Rotary International: Technical Bits
Amazee Labs partnered with Rotary International to overhaul their online giving platform. We’ve already talked about the What/Why in various case studies and went over the UX and design workflow. In this blog post, I’ll go over the technical aspects of how we used React, Drupal and RaiseNow to create a customizable widget for accepting donations that can be used across all of Rotary’s web properties.
There’s a huge variety of things you can build with React, ranging from a single element to a full-blown single page app (SPA) with server-side rendering (SSR). For Rotary, the purpose of the project was to improve the web-based donation experience, which really boils down to a single form. I classify our app as a “widget” in terms of functionality and complexity. It doesn’t require routing or SSR, but it does need to implement complex business rules and get deployed to numerous pages.
We do have our own build system using webpack, but aren’t doing anything special besides preconfiguring for our local dev environment and stack preferences. You can use create-react-app and get the same results. The only requirement is that the output of the build is one single “build.js” file which includes everything needed to render the form. More on this later.
After some experimentation, we landed on the functional style for components on this project. This means every component is a stateless function, and Higher Order Components handle all logic. We rely heavily on the recompose library to glue everything together. Here’s an example country selector:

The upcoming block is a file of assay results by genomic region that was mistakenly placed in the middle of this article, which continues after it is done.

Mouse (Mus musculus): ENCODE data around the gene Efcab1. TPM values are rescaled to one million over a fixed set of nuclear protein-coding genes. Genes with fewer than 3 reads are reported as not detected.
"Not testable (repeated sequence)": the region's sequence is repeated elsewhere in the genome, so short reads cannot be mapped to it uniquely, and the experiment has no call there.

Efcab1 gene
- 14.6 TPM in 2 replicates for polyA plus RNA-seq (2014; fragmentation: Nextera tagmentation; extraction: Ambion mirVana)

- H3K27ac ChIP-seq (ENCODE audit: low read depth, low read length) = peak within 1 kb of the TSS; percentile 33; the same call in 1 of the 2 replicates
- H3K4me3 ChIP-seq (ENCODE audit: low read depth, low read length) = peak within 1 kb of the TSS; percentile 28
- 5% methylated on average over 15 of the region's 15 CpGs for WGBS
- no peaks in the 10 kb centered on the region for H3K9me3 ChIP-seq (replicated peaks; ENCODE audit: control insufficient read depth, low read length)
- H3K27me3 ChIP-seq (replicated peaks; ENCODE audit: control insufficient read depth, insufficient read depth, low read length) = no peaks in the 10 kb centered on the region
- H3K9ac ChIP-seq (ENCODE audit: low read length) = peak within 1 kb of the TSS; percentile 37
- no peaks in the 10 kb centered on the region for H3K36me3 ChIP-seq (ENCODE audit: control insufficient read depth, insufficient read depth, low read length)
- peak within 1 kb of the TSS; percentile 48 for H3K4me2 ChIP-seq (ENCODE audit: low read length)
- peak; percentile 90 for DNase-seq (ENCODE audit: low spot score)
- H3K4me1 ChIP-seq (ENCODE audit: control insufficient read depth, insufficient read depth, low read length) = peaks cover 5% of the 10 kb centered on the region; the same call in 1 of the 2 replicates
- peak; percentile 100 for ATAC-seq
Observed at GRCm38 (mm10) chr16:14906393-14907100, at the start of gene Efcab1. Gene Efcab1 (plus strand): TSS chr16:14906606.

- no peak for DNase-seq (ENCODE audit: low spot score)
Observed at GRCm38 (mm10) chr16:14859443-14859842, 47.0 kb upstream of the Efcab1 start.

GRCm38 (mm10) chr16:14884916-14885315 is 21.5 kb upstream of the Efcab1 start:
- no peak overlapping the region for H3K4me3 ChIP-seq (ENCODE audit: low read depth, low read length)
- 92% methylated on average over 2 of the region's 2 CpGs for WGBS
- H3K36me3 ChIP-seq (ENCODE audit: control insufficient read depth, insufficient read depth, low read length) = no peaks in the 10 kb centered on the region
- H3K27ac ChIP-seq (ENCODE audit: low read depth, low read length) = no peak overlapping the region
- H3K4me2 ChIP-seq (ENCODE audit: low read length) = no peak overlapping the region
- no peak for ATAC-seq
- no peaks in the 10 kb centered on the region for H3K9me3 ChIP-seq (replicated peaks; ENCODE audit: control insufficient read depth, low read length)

The form is built with the idea that it could live on any page on any website. An essential aspect of that goal is to make the experience identical everywhere it’s shown. The biggest threat to that are styles from the parent site that might override the form styles. However, it’s also vital that we allow parent sites to customize the styling of the form to match colors and branding. To help sandbox the application we picked styled components for all our CSS. This gives us generated class names which are highly unlikely to conflict with any existing or new classes on parent sites and is great for architectural aspects of CSS like the layout. Styled components also let us add our own class names to elements, so they can be targeted from outside CSS and guaranteed to stay the same even if components get shuffled around or changed.
For state management, we use recompose/withReducer to implement a Flux architecture. We didn’t find it necessary to implement a full state library like Redux, but there are some advantages that might make it worth it in the future (middleware, advanced debugging, etc).
The last significant piece was allowing customization. A big part of that happens on the backend, discussed later on. Another part is being able to override settings on the specific widget “instance” for a page. The standard process for including widgets in a page (any widget, not just our form) usually comes down to “paste this script tag in your WYSIWYG editor.” We take the same approach. To facilitate customization, we expose two functions to create and destroy the React application. The initializer function accepts arguments which allow passing in different config options like turning on debug mode or overriding the API url. The destroy function cleanly removes all traces of the form from the running page.